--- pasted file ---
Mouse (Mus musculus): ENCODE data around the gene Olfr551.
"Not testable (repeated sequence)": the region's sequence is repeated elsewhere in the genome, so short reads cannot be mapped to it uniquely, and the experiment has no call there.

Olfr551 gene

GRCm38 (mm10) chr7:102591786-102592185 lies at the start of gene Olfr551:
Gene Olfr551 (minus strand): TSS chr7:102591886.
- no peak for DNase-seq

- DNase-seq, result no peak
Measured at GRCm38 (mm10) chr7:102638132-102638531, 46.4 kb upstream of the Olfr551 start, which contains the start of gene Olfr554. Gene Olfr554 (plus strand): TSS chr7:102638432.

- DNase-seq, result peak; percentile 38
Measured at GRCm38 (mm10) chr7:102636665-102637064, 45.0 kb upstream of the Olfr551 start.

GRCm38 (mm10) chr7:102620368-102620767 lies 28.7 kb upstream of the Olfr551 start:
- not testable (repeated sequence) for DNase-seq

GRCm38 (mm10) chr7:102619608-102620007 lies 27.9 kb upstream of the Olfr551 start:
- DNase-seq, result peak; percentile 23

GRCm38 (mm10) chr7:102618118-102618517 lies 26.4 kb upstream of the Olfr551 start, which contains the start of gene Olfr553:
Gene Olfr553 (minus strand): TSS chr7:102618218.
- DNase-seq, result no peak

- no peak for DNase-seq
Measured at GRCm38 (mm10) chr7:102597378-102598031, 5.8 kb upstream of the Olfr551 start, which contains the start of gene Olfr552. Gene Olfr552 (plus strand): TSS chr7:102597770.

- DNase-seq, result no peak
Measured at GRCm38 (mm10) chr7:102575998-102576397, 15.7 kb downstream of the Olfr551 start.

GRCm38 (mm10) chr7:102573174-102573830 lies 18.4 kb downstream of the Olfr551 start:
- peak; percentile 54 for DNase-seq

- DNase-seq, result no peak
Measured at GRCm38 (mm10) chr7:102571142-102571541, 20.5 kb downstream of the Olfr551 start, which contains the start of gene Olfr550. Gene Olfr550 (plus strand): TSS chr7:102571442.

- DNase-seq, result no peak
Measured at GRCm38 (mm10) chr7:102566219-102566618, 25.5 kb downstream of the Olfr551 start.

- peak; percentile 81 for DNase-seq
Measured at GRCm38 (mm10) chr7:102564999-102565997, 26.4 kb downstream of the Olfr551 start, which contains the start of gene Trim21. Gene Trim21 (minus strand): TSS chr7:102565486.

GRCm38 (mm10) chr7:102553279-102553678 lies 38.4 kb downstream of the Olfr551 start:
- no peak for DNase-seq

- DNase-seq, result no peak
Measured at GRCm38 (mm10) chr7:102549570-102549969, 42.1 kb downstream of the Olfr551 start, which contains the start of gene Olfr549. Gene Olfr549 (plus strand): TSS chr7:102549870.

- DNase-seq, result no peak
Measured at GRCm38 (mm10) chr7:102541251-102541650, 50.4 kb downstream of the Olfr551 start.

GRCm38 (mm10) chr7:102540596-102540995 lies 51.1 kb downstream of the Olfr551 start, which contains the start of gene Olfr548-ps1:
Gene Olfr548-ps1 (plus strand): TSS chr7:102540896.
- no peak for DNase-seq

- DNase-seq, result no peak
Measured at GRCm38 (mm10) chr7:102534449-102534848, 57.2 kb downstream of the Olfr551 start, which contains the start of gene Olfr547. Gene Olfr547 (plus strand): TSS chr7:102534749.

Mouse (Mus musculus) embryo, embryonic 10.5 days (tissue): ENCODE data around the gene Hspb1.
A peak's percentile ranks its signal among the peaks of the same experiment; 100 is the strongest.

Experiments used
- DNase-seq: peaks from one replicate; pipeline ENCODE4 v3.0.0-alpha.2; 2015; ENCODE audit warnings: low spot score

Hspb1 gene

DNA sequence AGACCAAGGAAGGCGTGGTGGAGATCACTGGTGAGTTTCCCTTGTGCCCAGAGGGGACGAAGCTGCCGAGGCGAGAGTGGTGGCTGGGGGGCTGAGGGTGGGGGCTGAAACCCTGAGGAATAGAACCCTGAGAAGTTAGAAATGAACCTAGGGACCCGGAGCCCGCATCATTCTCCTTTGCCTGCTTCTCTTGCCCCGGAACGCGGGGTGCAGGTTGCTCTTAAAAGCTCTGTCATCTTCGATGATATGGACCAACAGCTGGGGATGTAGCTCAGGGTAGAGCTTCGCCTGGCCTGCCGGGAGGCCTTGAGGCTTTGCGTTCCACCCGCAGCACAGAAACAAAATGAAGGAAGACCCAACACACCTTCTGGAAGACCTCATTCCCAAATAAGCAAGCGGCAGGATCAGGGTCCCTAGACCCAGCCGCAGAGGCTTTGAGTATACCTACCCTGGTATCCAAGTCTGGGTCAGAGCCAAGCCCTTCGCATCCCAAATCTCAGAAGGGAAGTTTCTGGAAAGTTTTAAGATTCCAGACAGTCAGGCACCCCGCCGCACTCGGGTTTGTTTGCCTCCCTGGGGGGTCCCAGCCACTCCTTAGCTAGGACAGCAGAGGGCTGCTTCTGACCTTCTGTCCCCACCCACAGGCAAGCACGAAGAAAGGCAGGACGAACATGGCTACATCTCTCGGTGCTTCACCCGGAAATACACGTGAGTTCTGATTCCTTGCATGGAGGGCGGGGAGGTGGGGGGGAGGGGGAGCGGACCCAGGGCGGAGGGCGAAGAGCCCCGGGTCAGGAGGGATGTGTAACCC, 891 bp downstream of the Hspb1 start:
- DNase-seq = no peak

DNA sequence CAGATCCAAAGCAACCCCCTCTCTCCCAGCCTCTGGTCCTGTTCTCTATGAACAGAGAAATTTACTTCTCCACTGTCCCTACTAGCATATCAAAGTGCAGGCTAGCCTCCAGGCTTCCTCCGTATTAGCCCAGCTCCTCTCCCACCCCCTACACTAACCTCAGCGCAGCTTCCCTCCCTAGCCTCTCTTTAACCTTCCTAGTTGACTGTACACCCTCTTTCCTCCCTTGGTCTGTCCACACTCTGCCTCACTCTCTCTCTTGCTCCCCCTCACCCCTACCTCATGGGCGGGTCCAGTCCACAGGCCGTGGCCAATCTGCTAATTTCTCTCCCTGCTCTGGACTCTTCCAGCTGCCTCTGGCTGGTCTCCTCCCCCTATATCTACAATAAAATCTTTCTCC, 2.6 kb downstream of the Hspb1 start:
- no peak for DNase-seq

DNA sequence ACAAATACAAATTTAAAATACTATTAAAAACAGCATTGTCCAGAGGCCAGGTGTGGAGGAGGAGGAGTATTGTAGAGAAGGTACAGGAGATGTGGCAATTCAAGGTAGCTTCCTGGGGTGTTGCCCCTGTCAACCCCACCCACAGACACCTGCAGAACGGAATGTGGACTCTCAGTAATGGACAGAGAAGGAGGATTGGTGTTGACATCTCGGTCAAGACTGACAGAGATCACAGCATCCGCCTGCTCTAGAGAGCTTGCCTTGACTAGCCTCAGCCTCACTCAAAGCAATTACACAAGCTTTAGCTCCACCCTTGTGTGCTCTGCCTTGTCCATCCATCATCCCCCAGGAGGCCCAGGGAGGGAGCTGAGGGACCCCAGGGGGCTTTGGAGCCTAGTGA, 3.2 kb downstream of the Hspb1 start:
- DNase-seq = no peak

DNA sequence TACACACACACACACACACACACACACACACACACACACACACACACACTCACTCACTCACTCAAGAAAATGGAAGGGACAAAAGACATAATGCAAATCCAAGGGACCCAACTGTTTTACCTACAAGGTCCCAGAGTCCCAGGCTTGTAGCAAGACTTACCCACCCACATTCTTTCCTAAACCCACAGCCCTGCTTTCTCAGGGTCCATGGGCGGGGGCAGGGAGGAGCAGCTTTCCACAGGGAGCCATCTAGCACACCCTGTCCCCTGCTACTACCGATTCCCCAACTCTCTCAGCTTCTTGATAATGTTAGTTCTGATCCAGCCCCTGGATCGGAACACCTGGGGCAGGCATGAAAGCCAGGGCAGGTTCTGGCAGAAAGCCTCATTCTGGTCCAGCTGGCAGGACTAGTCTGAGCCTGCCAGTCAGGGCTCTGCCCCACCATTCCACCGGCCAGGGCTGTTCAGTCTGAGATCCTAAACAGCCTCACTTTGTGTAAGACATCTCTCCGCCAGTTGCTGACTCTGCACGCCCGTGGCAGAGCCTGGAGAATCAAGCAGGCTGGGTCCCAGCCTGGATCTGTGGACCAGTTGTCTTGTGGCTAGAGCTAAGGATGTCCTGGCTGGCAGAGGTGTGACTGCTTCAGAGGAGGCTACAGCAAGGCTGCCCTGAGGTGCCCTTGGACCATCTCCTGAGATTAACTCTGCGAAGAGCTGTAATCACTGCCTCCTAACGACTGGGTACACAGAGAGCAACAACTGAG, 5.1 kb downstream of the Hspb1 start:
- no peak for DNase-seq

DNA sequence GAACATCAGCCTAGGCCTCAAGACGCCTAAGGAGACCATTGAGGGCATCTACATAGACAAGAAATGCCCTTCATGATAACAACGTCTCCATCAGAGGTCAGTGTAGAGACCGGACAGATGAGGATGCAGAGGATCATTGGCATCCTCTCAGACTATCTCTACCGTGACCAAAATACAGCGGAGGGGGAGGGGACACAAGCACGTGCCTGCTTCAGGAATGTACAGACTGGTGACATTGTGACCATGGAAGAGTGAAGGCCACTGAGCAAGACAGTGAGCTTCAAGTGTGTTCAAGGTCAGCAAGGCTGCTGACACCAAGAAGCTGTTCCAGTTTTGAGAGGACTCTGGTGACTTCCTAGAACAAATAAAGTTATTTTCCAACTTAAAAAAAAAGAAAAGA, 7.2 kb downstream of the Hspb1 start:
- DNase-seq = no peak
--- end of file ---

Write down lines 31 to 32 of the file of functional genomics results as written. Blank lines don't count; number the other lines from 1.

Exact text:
- no peak for DNase-seq

- DNase-seq, result no peak